Twitter India recently blocked several twitter accounts like – Caravan India,
Kisan ekta morcha and 250 other such accounts which sparked a controversy.
Ministry of electronics and information technology ordered to blocked these
accounts citing the reason of Incitement to genocide. There are apprehensions
that these accounts were blocked to maintain public law and order amidst the
ongoing farmer protest.
However, what we need to understand is that this is not a first step that was
taken under section 69a of IT act. Previous year, several Chinese apps were
also banned under this section amidst the deadly clash between the armies of
both the nation. Plus two years ago, jio users were also complaining that they
were unable to access websites like Indian kanoon and apps like reddit and
Telegram .Later, it was found that these apps and websites too were blocked by
government under same directive.
About Section 69 Of It Act, 2000
Section 69a was amendment in information technology act in 2008 by parliament.
It allowed the central government to denied public access on any website or any
app which found to be misleading and threat to national security of nation. A
notification released by ministry of home affairs in 2018 also sparked a
controversy at that time by specifying 10 specialized agencies for interception
and monitoring of accounts under section 69 of it act.
However , it should be noted that Indian telegraph act of 1885 also permitted
agencies for monitoring of accounts but only under 5 condition which are –
Intergrity of India, Security of state, Public order, friendly relations with
states and to prevent the incitement of an offences which was kept intact by
government under IT act also by recent notification. However, the inclusion of
sixth ground which is – investigation of crime itself enlarges its arena and its
scope plus it allows agencies to reach directly to reach to the subscribers
without any middle agency. Working as a cherry on the top, it also has a
provision of imprisonment of maximum 7 years in case of incorporation with
Shreya Singhal v/s Union Of India, 2015
Supreme court in case shreya singhal v UOI upheld the validity of section 69a
which extends to the blocking or restricting certain websites or apps in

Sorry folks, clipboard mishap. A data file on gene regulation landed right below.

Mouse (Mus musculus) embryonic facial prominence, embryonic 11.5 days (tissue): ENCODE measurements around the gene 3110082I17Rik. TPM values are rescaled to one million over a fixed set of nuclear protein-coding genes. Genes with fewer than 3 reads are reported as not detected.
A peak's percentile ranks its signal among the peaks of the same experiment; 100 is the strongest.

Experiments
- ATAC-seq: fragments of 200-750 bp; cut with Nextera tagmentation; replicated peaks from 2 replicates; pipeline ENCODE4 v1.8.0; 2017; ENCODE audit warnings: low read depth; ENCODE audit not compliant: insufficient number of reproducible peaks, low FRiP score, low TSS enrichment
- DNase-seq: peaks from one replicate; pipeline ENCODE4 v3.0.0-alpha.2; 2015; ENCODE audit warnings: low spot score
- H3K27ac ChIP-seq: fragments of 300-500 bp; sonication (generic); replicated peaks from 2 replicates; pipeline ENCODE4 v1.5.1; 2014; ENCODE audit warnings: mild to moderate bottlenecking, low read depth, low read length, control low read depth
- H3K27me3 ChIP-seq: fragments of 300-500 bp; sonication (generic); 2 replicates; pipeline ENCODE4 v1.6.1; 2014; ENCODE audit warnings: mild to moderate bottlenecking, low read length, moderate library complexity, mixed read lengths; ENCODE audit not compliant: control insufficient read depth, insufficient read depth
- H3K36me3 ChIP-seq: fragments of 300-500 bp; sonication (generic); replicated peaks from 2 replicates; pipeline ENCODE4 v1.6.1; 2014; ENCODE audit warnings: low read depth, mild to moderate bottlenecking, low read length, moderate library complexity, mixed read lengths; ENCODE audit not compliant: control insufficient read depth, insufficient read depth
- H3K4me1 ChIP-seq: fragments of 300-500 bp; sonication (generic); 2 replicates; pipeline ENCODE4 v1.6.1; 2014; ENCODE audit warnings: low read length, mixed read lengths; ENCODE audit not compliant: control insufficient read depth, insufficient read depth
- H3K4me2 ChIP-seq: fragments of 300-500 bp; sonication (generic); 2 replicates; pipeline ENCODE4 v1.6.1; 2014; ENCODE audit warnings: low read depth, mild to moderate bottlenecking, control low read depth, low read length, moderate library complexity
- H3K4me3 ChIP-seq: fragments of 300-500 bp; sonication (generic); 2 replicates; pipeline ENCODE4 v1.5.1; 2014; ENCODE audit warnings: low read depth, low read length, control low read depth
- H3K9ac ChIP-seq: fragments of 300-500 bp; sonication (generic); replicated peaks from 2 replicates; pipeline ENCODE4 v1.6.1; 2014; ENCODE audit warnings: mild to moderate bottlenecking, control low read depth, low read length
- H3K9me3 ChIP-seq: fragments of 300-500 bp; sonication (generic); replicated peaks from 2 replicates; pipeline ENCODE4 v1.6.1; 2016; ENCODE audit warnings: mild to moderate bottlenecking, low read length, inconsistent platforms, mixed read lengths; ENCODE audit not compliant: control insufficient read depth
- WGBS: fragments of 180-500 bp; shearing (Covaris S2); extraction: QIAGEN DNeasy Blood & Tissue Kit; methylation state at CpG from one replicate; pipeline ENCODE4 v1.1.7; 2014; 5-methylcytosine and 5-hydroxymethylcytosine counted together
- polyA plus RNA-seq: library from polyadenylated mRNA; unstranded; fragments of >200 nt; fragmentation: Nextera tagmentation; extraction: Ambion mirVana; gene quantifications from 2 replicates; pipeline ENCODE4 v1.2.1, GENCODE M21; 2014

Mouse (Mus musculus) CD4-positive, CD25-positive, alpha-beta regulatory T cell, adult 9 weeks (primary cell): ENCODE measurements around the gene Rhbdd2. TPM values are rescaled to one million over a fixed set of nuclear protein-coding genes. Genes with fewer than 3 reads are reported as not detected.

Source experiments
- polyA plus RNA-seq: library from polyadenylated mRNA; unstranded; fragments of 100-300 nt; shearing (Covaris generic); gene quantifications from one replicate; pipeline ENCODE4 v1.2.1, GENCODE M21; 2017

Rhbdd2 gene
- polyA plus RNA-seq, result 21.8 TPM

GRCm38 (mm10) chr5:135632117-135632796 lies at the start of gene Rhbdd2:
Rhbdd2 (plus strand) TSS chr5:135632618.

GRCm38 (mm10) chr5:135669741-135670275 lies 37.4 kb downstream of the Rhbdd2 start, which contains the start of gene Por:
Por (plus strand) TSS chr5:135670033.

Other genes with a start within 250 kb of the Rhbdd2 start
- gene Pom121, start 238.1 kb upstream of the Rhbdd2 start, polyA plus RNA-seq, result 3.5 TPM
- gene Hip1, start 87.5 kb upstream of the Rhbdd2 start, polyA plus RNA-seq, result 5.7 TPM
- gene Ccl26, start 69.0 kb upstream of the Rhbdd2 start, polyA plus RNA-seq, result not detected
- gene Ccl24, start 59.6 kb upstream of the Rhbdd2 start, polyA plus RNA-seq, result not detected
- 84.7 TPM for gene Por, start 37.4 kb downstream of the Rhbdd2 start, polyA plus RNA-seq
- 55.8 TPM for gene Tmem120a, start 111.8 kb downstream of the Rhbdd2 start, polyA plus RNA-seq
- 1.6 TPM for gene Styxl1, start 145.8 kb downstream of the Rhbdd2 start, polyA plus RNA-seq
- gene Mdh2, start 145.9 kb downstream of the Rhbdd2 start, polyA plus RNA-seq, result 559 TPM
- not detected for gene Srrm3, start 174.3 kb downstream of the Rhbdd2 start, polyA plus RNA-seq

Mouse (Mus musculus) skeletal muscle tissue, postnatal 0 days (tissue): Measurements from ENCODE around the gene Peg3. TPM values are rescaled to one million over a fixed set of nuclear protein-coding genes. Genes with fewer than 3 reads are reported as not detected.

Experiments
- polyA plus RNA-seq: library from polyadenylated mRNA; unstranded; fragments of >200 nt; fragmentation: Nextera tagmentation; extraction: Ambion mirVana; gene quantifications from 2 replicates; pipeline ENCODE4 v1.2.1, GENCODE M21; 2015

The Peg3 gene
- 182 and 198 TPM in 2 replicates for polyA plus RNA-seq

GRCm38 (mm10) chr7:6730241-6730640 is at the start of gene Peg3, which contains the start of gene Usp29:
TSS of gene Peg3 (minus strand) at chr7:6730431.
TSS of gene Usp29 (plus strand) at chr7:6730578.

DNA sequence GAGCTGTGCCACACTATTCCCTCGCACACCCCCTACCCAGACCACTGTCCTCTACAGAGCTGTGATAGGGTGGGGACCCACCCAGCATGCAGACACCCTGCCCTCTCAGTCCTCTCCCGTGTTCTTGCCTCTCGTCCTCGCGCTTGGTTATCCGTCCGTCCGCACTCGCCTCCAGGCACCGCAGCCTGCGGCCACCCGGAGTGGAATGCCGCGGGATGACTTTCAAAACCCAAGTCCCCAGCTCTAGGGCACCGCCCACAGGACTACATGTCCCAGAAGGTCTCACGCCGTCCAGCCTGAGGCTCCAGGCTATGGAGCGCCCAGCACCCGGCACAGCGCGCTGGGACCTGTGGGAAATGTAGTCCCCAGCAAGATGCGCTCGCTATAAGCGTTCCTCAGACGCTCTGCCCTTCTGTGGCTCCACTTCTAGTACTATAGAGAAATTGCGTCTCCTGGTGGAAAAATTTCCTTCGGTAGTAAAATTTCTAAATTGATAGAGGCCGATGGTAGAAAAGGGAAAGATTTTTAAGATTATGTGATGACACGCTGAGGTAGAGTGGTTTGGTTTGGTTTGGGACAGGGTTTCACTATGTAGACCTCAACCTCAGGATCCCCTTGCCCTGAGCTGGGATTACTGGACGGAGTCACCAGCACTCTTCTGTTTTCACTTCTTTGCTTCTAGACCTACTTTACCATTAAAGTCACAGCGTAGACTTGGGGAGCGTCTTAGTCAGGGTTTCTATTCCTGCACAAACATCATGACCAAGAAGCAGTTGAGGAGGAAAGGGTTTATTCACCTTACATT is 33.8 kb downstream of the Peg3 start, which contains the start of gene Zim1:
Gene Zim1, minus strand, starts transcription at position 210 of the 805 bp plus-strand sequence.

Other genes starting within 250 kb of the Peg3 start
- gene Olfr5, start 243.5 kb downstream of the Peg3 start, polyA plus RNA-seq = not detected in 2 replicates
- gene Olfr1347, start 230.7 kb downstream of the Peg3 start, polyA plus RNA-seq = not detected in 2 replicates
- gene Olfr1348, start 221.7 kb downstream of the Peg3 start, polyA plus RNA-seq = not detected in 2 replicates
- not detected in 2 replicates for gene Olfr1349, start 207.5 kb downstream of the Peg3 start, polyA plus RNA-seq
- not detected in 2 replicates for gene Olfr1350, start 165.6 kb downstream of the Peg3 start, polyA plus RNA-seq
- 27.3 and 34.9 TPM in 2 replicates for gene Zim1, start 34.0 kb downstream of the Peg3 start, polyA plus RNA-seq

interest of security of state and to maintain integrity of India. As it is
related to the national security, therefore queries under RTI would not be
entertained as far as section 69a is concerned. Supreme court in this case
stated that it is absolutely constitutional but still any order to block or
restrict any site should be in written and it has to be approved by a committee
which would also include the members of ministry of law and justice and ministry
of home affairs.
Is It A Threat To Privacy?
Right to privacy is a fundamental right directed by a supreme court in case
KS puttaswamy vs UOI by a nine judge bench. However, it is to be noted that
like any other fundamental right it is not absolute and is subjected to
restriction and these restrictions are – (a) backed by law (b) legitimate aim
and (c) should be proportionate. Hence any order that would be passed under
section 69a should be subjected to these restrictions and should pass this three
The matter of concern is that even shree Krishna committee which has a
responsibility to look out for the data protection law in india expressed its
concern over the lack of judicial activism and government's enthusiasm to
curtail the fundamental right of right to privacy. It gives the reference of
countries like – united kingdom, US and south Africa where privacy is an
absolute right and people are adequately safeguarded over government
Information technology act is not an only act which curtails the individual’s
liberty but are one of these laws. Various laws such as – Indian telegraph act
and indian post office act are other such acts. Indian aspiration for online
liberty are being expressed over the years and hence it is really necessary to
re evaluate the data protection and online privacy legislations in india which
should be accepted by the masses.